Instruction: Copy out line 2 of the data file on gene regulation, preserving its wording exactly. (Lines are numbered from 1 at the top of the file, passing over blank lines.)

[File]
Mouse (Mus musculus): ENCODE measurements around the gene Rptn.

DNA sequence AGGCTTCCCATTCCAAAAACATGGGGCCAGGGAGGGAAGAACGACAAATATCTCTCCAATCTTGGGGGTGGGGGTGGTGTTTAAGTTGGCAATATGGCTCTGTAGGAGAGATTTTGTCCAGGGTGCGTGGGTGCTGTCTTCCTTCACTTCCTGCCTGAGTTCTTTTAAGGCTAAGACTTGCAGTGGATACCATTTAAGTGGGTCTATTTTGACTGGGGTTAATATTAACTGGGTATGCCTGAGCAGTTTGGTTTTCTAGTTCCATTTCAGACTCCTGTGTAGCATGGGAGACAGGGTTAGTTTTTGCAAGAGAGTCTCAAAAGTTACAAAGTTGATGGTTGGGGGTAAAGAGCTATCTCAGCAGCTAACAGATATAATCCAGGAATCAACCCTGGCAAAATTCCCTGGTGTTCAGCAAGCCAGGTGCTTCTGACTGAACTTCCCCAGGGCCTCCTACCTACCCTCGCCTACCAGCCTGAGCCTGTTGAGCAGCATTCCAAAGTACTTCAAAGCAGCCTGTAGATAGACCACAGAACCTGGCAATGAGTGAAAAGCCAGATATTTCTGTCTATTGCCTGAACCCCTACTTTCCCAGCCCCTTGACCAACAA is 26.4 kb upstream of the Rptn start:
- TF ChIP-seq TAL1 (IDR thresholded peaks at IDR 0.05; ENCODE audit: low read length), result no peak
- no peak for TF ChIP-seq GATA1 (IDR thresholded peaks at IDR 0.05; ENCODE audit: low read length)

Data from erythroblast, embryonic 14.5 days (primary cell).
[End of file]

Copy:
DNA sequence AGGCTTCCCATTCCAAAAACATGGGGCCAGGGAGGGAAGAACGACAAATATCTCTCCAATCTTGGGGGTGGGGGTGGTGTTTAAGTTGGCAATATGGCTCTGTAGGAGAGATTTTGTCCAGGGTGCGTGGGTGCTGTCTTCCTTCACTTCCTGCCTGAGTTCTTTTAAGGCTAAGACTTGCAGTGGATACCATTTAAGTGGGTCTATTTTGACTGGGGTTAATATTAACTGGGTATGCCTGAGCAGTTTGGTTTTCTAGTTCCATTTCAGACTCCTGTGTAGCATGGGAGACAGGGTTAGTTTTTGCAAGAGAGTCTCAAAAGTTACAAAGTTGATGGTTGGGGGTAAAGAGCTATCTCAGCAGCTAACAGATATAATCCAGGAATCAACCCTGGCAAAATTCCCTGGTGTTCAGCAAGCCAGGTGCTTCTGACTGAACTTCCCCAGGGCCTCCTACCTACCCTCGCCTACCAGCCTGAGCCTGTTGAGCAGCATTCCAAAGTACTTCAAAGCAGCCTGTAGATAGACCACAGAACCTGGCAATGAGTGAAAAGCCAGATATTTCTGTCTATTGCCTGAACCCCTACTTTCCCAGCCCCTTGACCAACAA is 26.4 kb upstream of the Rptn start: